Some plants use photosynthesis, while some plants have evolved to get nutrients through other means, like trapping plants. There are over 600 recognized species that categorized as carnivorous that have various ways of capturing preys, including insects and small vertebrates. Most of these carnivorous plants grow and live in soils that are lacking in nutrients, like rocky terrains or bog, therefore, they must get nutrients through other means.
Most of these carnivorous plants eat flying, foraging or crawling insects and small vertebrates. It has been noted that some of these carnivorous plants in the Tropics have captured frogs, rats or even birds. However, these “special” plants pose no danger to humans… yet! (See: Madagascan Man-Eating Tree)
Despite the myth of the Madagascan Man-Eating Tree or the 1960’s film Little Shop of Horrors, these plants are harmless to humans, primarily because of the ways they digest their prey. All carnivorous plants make their own digestive enzymes that are produced by bacterias. These digestive enzymes dissolve their prey which the plant absorbs. Some plants have been reported to trap insects and use them as helpers – as the insect lives inside the plant and eats, the insect’s faces provides a yummy dinner absorbed by the plant.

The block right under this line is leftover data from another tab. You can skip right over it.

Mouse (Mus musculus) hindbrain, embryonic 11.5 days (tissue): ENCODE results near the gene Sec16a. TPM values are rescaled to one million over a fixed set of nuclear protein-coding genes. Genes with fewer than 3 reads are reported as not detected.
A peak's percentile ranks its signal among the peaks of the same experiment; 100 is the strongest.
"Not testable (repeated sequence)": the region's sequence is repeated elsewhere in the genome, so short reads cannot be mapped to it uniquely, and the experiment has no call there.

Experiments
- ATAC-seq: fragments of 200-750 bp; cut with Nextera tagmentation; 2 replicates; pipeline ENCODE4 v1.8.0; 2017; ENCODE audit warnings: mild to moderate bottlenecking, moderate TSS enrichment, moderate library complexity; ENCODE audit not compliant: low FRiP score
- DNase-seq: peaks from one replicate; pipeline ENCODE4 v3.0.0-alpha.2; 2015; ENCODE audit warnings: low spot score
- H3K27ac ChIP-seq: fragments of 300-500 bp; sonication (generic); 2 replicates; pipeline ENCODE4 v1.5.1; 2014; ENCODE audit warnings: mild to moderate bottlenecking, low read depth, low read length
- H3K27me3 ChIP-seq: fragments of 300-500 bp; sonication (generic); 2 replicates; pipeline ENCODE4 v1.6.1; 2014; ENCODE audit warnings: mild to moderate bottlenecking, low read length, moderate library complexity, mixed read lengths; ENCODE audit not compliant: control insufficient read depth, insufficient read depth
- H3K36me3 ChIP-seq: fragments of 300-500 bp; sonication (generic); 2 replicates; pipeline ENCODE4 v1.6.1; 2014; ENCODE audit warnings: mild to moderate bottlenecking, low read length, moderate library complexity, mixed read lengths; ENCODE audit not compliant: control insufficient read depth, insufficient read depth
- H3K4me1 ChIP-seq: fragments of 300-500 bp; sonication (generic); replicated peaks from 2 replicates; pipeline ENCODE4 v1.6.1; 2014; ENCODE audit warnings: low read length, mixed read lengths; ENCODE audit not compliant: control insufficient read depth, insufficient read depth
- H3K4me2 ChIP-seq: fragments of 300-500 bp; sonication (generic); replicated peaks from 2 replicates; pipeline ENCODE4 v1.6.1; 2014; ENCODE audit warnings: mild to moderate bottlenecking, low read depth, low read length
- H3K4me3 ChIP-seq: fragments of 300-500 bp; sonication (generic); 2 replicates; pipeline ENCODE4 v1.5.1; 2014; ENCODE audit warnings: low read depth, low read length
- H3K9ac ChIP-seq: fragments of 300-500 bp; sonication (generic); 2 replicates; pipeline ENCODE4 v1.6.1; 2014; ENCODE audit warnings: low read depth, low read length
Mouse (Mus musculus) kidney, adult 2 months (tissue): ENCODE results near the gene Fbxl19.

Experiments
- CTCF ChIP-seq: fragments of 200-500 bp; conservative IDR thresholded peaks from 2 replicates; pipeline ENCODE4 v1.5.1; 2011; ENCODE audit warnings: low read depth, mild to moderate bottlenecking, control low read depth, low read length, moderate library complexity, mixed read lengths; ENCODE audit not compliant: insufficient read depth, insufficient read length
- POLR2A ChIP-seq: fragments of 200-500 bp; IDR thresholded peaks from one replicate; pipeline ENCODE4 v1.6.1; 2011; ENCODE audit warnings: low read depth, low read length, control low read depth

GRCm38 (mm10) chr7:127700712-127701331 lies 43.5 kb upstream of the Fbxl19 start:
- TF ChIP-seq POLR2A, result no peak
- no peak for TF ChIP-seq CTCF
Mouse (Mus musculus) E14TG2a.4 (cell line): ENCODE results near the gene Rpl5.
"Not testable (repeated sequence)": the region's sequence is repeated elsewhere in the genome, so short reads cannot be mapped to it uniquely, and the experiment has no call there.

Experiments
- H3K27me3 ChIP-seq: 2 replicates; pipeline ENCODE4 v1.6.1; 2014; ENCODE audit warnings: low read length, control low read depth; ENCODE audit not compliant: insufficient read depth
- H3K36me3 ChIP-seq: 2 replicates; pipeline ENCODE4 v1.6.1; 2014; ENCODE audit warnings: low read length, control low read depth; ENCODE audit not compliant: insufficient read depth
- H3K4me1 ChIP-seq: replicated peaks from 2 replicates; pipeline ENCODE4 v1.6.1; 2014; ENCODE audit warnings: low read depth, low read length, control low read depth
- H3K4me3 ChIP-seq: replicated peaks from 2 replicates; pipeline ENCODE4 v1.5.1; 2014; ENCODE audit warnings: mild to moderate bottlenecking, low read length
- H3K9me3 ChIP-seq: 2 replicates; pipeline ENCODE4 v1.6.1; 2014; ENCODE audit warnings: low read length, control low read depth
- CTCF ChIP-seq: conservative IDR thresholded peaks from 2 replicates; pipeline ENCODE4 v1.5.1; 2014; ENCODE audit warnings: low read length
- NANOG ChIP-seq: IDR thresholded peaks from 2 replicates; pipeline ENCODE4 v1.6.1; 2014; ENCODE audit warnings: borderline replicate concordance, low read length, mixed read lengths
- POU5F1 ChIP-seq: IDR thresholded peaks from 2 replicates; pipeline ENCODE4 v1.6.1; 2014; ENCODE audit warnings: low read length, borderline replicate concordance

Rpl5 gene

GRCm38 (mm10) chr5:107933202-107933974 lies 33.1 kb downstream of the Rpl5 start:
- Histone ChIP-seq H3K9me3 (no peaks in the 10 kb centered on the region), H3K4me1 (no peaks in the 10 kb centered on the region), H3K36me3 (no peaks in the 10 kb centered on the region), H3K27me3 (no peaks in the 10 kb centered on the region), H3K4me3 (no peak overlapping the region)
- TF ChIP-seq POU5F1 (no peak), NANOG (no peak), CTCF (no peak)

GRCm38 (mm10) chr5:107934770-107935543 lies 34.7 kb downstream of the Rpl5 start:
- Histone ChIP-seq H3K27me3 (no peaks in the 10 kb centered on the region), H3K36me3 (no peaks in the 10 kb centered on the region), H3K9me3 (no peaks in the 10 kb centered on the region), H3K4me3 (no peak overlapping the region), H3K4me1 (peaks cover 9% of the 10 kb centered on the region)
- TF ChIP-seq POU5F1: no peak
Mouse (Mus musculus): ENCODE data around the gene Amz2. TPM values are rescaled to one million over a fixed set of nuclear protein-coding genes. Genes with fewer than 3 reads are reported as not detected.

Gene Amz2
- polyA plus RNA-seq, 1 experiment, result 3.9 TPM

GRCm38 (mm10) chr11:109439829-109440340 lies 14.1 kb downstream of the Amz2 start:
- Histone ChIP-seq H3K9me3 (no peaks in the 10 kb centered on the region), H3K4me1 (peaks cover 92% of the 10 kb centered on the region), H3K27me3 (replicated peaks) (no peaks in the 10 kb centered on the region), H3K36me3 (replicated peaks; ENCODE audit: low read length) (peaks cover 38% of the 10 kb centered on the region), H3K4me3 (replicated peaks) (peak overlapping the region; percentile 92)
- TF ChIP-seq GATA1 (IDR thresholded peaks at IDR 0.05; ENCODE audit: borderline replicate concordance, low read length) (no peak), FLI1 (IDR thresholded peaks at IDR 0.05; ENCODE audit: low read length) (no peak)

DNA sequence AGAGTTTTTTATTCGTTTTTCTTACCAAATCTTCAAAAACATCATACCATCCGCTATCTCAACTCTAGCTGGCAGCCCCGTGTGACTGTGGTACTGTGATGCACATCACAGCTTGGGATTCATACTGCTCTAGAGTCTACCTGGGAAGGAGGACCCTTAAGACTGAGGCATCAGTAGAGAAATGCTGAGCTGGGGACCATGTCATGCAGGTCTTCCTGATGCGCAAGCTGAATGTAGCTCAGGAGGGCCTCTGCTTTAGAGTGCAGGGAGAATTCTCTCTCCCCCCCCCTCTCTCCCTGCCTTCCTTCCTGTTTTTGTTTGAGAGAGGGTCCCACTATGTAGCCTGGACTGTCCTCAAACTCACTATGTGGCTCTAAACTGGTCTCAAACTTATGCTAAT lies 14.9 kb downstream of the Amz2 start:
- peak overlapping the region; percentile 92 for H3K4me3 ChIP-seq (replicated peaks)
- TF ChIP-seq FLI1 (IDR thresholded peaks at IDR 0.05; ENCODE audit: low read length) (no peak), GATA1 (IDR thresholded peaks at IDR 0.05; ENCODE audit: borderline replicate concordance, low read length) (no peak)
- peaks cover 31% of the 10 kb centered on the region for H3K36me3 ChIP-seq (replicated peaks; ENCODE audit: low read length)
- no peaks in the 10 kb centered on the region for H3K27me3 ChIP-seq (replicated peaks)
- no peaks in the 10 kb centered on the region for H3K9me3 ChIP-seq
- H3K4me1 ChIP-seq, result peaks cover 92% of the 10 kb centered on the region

Why only these 600 species? How did these plants evolve? The evolution of these carnivorous plants is not well known, primarily due to the lack of fossils. These carnivorous plants lack rigid structures that allow for properly preserved fossilization and they don’t have much leaves per season to be possibly fossilized. Based on inferences, these carnivorous plants are characterized as angiosperm (flowering plants). These plants have evolved about 60-120 million years ago. It is theorized that these plants must have evolved before insects and many of these carnivorous plants derived from unrelated plant families, with genetic relationships.
Did you know?
Carnivorous plants still engage in the conventional plant process of photosynthesis!
Here is a cool video of the 10 most amazing Carnivorous plants…
I wonder if these plants will ever evolve to eat bigger animals…?
Reference: Degreef, J.D. 1997; Juniper, et. al. 1989; Li, H. 2005; Macphail, M.K., & Truswell, E.M. 2003; Raven, et al. 1981; Schlauer, J. 1997, 2010; Truswell, E.M., & Marchant, N.G. 1986; reader contributions; personal observations.